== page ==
There are still racial disparities in America, in every city in this country, yes- indeed in Cleveland. A collective unwillingness to address that head on has left us where we are - stuck. Mired in our commitments to collude, to collectively pretend that “we have overcome.” We have not. Take almost any social problem – intersect it with race and it gets worse. For example, the often quoted “79 cents for women compared to every man’s dollar” only applies to white women. The number is 65 cents and 54 cents respectively for Black and Latina women and that’s even when you control for education and experience (had a feeling you were wondering.)
We could use this approach to examine everything from the wealth gap to police brutality. Though racism and race often intersect with issues of poverty, they are too often conflated and need to be acknowledged as related, but sometimes separate issues.
In her article “Levels of Racism: A Theoretic Framework and a Gardener’s Tale, Camara Jones states:
“It is important to note that the association between socioeconomic status and race in the in the United States has its origins in discrete historical events but persists because of contemporary structural factors that perpetuate those historical injustices. In other words, it is because of institutional racism that there is an association between socioeconomic status and race in this country.”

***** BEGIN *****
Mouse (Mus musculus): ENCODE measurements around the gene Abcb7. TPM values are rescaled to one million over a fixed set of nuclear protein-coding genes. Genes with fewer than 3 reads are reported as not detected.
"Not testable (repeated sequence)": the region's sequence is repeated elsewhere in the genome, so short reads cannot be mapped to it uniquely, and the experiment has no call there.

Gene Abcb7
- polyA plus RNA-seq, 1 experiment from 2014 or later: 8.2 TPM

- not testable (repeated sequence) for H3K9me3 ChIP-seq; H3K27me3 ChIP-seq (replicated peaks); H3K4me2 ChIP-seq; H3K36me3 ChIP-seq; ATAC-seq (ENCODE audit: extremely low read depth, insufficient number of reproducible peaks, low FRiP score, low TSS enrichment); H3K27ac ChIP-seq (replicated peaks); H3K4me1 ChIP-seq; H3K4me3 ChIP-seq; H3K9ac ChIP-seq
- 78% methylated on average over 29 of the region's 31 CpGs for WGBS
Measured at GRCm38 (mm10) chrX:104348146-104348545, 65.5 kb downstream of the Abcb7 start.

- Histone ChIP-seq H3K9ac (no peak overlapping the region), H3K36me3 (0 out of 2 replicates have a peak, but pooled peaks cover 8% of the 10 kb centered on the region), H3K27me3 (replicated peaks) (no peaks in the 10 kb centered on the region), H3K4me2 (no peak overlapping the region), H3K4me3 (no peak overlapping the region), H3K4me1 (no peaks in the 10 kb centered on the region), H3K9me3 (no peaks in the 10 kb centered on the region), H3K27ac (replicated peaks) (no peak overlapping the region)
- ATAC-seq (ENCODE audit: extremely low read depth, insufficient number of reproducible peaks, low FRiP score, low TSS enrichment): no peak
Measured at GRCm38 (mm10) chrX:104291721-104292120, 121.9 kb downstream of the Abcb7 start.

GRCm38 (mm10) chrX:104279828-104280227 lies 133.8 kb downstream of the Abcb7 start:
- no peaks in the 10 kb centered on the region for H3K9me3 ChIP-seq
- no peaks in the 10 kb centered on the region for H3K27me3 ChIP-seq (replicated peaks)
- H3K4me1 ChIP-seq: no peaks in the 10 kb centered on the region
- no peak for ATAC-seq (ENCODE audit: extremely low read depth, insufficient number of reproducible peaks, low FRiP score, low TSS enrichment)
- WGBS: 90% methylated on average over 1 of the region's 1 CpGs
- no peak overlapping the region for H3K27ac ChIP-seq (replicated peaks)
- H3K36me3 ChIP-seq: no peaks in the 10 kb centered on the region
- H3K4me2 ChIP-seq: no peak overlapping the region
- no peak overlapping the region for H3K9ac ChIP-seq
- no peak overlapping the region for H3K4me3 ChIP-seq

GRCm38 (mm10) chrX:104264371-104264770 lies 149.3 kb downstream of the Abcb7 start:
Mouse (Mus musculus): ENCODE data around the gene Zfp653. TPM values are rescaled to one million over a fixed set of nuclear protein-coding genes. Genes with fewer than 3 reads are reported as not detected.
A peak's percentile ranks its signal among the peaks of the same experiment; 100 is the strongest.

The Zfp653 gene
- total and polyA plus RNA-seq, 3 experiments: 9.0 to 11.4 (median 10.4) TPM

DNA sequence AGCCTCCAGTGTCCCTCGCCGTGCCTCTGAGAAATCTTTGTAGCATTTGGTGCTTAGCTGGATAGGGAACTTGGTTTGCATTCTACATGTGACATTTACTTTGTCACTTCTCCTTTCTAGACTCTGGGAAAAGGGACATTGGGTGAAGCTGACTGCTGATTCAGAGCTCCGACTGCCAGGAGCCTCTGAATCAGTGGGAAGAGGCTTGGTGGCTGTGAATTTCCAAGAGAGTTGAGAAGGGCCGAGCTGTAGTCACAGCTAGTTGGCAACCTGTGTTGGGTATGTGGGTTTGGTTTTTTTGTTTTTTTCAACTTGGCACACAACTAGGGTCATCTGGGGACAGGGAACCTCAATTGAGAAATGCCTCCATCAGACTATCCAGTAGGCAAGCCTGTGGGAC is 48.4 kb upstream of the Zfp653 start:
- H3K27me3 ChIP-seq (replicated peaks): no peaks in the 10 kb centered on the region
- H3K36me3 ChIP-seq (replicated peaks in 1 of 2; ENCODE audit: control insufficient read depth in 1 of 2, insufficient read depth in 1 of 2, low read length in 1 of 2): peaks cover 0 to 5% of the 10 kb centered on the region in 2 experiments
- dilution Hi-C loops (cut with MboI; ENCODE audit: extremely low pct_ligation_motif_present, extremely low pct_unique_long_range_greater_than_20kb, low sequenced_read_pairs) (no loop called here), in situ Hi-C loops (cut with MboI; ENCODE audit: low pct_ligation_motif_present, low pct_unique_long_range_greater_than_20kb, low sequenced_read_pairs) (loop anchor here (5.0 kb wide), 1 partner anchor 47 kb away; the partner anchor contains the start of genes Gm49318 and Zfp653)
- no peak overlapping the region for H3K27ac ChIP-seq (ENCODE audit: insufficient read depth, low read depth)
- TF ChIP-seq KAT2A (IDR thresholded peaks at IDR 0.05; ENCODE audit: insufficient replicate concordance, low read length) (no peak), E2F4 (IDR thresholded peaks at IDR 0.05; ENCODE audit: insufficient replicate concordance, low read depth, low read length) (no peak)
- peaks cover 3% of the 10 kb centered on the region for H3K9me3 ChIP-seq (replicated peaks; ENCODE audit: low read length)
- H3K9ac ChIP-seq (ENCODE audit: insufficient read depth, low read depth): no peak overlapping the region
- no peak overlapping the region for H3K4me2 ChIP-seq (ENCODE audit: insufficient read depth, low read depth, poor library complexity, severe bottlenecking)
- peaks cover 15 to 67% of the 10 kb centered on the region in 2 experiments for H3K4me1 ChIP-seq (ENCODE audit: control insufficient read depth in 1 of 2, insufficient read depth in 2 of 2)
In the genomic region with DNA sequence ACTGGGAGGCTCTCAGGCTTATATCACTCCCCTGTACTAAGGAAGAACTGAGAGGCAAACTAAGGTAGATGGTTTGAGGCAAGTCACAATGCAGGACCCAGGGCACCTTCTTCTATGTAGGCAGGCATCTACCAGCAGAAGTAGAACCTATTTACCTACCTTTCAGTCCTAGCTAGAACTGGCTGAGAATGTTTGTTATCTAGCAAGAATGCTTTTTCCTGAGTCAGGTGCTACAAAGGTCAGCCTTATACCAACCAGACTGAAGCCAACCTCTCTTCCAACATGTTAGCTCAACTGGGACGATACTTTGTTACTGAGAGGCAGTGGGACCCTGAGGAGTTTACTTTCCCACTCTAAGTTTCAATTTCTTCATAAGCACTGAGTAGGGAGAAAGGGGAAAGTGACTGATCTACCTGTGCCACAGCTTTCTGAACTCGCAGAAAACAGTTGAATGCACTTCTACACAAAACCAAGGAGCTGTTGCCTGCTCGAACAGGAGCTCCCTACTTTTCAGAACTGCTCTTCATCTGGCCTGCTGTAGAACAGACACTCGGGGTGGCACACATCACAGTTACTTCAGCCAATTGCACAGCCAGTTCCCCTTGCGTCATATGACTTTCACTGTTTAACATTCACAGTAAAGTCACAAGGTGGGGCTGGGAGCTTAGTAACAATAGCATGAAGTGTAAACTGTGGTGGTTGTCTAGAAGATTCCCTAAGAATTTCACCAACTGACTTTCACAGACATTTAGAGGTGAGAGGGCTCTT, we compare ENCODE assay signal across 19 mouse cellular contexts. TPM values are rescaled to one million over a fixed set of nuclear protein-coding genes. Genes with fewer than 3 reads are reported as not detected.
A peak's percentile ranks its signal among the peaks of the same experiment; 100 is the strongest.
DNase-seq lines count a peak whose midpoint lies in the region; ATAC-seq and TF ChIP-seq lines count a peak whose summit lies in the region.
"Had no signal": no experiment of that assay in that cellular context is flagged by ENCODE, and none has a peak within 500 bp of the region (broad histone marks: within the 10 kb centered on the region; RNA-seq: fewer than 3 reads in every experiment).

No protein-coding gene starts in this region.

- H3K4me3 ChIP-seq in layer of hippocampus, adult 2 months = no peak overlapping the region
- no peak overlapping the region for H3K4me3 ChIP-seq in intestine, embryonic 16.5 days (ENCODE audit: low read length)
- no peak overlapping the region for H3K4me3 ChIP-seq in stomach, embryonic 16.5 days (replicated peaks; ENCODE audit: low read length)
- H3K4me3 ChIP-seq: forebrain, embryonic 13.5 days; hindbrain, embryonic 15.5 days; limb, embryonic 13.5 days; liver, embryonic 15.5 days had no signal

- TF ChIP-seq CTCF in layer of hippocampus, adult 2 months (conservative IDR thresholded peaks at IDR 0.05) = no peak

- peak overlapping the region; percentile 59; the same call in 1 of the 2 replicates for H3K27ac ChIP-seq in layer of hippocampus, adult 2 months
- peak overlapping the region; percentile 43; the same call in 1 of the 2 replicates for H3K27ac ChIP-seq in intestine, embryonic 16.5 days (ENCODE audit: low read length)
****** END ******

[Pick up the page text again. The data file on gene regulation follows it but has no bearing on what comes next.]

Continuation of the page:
I assert that Dr. King would have expected us to be further along by now. We have the collective challenge of living with multiple realities. Last night, I had the privilege of taking in Cleveland Public Theatre’s play “Incendiaries.” The play explores true accounts of the Hough Uprisings that took place in Cleveland during the sixties. As I watched it unfold, I was heart-broken by the similarities between Hough and LA, between LA and Ferguson, between Ferguson and Baltimore — between Baltimore and Cleveland? We must live with the reality that we have come a long way and we have much further to go.